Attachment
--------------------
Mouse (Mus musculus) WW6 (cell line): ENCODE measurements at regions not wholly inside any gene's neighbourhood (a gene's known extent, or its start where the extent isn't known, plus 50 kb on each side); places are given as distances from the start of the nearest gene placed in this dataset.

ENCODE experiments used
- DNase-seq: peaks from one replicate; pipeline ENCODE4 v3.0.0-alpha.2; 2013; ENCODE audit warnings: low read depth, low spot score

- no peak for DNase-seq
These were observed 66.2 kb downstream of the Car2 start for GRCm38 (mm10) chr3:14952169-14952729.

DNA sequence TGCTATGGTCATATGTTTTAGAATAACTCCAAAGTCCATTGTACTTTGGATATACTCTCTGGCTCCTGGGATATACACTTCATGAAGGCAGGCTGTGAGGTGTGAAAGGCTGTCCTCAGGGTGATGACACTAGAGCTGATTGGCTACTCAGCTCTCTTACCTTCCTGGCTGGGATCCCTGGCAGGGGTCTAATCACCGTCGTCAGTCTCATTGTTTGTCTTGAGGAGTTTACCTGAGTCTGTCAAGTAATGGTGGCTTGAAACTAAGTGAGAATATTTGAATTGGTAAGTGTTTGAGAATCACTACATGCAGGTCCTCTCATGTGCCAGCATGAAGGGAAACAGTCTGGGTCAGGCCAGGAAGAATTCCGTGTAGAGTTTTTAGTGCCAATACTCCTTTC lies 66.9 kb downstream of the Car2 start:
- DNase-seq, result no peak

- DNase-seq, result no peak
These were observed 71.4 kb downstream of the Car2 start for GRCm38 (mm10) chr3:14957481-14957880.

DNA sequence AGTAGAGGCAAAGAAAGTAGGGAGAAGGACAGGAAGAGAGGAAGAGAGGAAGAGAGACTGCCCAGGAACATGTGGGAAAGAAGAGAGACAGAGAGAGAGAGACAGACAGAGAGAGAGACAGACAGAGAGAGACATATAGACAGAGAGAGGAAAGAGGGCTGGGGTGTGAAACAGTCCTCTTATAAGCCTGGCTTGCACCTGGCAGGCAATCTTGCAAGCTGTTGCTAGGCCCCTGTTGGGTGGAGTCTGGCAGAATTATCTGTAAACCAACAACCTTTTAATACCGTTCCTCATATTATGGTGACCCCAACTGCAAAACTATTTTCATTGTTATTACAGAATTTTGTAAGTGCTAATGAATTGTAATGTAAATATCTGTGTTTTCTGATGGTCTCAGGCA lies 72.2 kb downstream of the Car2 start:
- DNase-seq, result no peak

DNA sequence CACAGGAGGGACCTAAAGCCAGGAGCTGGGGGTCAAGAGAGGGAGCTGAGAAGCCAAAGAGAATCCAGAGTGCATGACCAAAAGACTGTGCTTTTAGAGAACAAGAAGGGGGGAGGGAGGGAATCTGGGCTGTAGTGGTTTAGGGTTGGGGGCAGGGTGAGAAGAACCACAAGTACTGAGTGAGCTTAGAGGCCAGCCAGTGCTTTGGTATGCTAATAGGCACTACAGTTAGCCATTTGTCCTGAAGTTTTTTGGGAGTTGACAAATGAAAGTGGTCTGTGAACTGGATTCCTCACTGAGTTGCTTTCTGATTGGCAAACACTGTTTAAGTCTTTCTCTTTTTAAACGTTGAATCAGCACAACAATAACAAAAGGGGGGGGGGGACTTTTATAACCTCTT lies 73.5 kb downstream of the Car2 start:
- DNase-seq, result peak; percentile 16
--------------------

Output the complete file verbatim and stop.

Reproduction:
Mouse (Mus musculus) WW6 (cell line): ENCODE measurements at regions not wholly inside any gene's neighbourhood (a gene's known extent, or its start where the extent isn't known, plus 50 kb on each side); places are given as distances from the start of the nearest gene placed in this dataset.

ENCODE experiments used
- DNase-seq: peaks from one replicate; pipeline ENCODE4 v3.0.0-alpha.2; 2013; ENCODE audit warnings: low read depth, low spot score

- no peak for DNase-seq
These were observed 66.2 kb downstream of the Car2 start for GRCm38 (mm10) chr3:14952169-14952729.

DNA sequence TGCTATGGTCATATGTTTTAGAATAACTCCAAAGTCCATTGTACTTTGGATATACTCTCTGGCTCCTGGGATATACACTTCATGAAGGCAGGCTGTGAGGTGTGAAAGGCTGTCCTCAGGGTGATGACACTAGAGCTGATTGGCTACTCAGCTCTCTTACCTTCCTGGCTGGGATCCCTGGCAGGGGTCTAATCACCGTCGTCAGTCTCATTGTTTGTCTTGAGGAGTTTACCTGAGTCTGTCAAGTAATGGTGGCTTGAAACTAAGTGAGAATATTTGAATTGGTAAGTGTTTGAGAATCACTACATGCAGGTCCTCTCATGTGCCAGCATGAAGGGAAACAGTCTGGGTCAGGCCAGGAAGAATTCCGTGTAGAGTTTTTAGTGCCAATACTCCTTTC lies 66.9 kb downstream of the Car2 start:
- DNase-seq, result no peak

- DNase-seq, result no peak
These were observed 71.4 kb downstream of the Car2 start for GRCm38 (mm10) chr3:14957481-14957880.

DNA sequence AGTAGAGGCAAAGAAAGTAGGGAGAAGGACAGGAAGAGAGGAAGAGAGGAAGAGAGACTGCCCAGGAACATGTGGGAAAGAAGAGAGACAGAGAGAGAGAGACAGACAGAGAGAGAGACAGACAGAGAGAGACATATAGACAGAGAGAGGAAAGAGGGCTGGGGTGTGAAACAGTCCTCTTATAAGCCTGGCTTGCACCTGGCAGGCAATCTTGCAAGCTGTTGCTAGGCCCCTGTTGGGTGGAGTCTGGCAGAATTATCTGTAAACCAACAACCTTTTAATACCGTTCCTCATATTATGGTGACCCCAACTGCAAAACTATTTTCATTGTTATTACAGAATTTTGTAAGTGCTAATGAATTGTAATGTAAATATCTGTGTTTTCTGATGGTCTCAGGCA lies 72.2 kb downstream of the Car2 start:
- DNase-seq, result no peak

DNA sequence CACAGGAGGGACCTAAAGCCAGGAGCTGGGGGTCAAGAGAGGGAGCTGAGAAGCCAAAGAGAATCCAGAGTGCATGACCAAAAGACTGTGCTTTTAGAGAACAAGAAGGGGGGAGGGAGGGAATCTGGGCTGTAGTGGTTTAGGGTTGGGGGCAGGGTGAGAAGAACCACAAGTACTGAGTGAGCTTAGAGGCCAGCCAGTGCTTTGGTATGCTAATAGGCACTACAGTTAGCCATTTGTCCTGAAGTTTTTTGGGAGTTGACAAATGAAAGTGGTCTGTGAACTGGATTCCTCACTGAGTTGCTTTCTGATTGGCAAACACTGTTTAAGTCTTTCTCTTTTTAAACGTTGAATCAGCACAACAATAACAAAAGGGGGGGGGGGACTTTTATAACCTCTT lies 73.5 kb downstream of the Car2 start:
- DNase-seq, result peak; percentile 16